Having to have a blood test doesn't mean being late for work any more.
St. Luke's Urgent Care Center at 1104 North St. in Jim Thorpe has expanded its hours for blood testing. The center will now be open from 6:30 a.m. to 8 p.m.
Before the change, the tests were performed from 7:30 a.m. to early afternoon.
The expanded hours meant a 90-day cross-training course for office and clinical staff, enabling more people to perform more tasks and perform them more efficiently, said St. Luke's administrative director Ralph Richards.
"We had to cross train people to not only know how to draw the blood, but to be able to process your insurance," he said.
Hospital spokeswoman Andrea Visnosky said that before, only a phlebotomist drew blood. Now, other trained medical staff also perform the task. "That's how we can now offer them all day," she said.
Richards said the center also has a "medical assistant, a licensed practical nurse and two registered nurses who are all proficient in drawing blood. RNs always did blood; they just didn't draw blood at Urgent care because we only had one individual doing it."
Now, pending the hire of yet another person, six well-trained staff will be available for blood work. The center also offers x-rays and other lab work.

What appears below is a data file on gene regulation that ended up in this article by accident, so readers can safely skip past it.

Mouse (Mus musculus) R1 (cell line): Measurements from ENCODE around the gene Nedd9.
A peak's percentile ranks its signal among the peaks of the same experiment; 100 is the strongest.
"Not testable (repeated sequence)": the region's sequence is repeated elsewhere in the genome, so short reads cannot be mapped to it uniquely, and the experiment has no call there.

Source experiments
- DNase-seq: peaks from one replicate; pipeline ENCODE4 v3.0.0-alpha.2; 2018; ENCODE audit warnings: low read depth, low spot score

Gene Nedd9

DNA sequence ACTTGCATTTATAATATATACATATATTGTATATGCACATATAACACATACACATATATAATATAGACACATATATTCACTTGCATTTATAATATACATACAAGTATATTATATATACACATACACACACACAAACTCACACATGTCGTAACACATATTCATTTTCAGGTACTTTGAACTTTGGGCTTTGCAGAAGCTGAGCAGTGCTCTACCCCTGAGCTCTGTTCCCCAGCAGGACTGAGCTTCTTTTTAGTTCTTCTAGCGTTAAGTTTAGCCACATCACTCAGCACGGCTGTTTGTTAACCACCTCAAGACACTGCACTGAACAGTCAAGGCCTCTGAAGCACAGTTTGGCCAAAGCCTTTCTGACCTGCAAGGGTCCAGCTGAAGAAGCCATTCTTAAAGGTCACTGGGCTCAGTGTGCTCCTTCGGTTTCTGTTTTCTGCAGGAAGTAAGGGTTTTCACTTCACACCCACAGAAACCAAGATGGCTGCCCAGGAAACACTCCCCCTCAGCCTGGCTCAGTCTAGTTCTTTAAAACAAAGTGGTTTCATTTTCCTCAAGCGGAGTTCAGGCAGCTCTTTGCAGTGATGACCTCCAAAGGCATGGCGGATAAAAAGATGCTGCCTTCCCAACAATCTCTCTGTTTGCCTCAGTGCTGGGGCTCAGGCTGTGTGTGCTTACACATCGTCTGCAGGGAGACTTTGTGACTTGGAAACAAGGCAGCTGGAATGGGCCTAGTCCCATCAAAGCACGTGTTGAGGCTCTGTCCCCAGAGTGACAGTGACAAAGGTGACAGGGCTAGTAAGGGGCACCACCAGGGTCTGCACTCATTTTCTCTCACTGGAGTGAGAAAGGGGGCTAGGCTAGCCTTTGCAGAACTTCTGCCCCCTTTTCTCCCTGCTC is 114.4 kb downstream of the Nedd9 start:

The center's urgent care hours remain 8 a.m. to 8 p.m. Monday through Friday, and from 8 a.m. to 4 p.m. on weekends.
No blood work is done on Sundays.
The expanded hours was prompted by patients.
"People have told us that 'If I have to fast all night, it's better to let me come at 6:30 than 8 o'clock because I can get back home and eat breakfast' before going to work,'" Richards said. "We listen to the people in the community."
St. Luke's Urgent Care Center in Jim Thorpe opened in 2003 and serves about 13,000 a year, Richards said.
The center – staffed by what Richards called his "Dream Team" of doctors Elizabeth Perilli and Joseph Spadoni – is for people who have a medical problem, but one that is not life-threatening.
Coming to an urgent care center is less expensive than going to an emergency room for such problems as a sprained ankle, hurt back, sore throat or other non-life threatening ailment, Richards said.
The center is not for people who have chest pains, shortness of breath, stab wounds, or think they may be having a stroke or heart attack; they need to immediately call 911.